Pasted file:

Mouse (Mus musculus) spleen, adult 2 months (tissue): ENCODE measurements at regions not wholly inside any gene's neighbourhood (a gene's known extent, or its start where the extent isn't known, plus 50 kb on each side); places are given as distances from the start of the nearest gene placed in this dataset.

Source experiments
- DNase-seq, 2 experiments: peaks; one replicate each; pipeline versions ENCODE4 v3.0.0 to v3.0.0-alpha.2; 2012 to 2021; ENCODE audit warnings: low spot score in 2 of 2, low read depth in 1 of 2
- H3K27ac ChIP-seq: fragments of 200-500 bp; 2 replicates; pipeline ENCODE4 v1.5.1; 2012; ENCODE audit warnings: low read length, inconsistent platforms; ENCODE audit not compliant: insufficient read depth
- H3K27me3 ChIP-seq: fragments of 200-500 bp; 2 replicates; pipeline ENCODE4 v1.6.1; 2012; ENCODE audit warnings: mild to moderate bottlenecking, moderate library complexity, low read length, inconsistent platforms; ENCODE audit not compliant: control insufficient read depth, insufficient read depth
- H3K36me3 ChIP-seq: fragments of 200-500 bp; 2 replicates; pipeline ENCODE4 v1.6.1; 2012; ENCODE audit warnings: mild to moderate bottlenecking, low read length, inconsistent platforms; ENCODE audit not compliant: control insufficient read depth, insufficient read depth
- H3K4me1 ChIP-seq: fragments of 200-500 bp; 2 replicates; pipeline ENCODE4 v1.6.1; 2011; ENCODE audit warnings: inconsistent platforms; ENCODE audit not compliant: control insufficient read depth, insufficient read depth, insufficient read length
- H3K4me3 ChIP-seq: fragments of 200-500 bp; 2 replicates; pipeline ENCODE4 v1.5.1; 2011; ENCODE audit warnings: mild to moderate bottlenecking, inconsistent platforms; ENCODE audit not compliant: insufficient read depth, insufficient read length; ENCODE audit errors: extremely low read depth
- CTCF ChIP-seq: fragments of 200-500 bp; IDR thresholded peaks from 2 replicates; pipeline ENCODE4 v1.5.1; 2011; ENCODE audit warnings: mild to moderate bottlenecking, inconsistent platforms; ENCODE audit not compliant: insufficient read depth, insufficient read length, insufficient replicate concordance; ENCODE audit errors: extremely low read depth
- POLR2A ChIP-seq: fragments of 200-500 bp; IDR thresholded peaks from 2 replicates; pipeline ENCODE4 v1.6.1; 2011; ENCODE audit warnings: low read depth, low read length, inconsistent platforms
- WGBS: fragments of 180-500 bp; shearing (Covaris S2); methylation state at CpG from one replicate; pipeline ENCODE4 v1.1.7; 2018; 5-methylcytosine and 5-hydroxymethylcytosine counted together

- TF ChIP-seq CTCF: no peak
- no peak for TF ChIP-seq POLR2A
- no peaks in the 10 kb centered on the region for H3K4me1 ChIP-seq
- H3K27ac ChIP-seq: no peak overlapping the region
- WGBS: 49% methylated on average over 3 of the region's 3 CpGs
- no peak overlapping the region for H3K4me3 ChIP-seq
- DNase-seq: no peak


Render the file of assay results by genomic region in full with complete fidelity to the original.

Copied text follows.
Mouse (Mus musculus) spleen, adult 2 months (tissue): ENCODE measurements at regions not wholly inside any gene's neighbourhood (a gene's known extent, or its start where the extent isn't known, plus 50 kb on each side); places are given as distances from the start of the nearest gene placed in this dataset.

Source experiments
- DNase-seq, 2 experiments: peaks; one replicate each; pipeline versions ENCODE4 v3.0.0 to v3.0.0-alpha.2; 2012 to 2021; ENCODE audit warnings: low spot score in 2 of 2, low read depth in 1 of 2
- H3K27ac ChIP-seq: fragments of 200-500 bp; 2 replicates; pipeline ENCODE4 v1.5.1; 2012; ENCODE audit warnings: low read length, inconsistent platforms; ENCODE audit not compliant: insufficient read depth
- H3K27me3 ChIP-seq: fragments of 200-500 bp; 2 replicates; pipeline ENCODE4 v1.6.1; 2012; ENCODE audit warnings: mild to moderate bottlenecking, moderate library complexity, low read length, inconsistent platforms; ENCODE audit not compliant: control insufficient read depth, insufficient read depth
- H3K36me3 ChIP-seq: fragments of 200-500 bp; 2 replicates; pipeline ENCODE4 v1.6.1; 2012; ENCODE audit warnings: mild to moderate bottlenecking, low read length, inconsistent platforms; ENCODE audit not compliant: control insufficient read depth, insufficient read depth
- H3K4me1 ChIP-seq: fragments of 200-500 bp; 2 replicates; pipeline ENCODE4 v1.6.1; 2011; ENCODE audit warnings: inconsistent platforms; ENCODE audit not compliant: control insufficient read depth, insufficient read depth, insufficient read length
- H3K4me3 ChIP-seq: fragments of 200-500 bp; 2 replicates; pipeline ENCODE4 v1.5.1; 2011; ENCODE audit warnings: mild to moderate bottlenecking, inconsistent platforms; ENCODE audit not compliant: insufficient read depth, insufficient read length; ENCODE audit errors: extremely low read depth
- CTCF ChIP-seq: fragments of 200-500 bp; IDR thresholded peaks from 2 replicates; pipeline ENCODE4 v1.5.1; 2011; ENCODE audit warnings: mild to moderate bottlenecking, inconsistent platforms; ENCODE audit not compliant: insufficient read depth, insufficient read length, insufficient replicate concordance; ENCODE audit errors: extremely low read depth
- POLR2A ChIP-seq: fragments of 200-500 bp; IDR thresholded peaks from 2 replicates; pipeline ENCODE4 v1.6.1; 2011; ENCODE audit warnings: low read depth, low read length, inconsistent platforms
- WGBS: fragments of 180-500 bp; shearing (Covaris S2); methylation state at CpG from one replicate; pipeline ENCODE4 v1.1.7; 2018; 5-methylcytosine and 5-hydroxymethylcytosine counted together

- TF ChIP-seq CTCF: no peak
- no peak for TF ChIP-seq POLR2A
- no peaks in the 10 kb centered on the region for H3K4me1 ChIP-seq
- H3K27ac ChIP-seq: no peak overlapping the region
- WGBS: 49% methylated on average over 3 of the region's 3 CpGs
- no peak overlapping the region for H3K4me3 ChIP-seq
- DNase-seq: no peak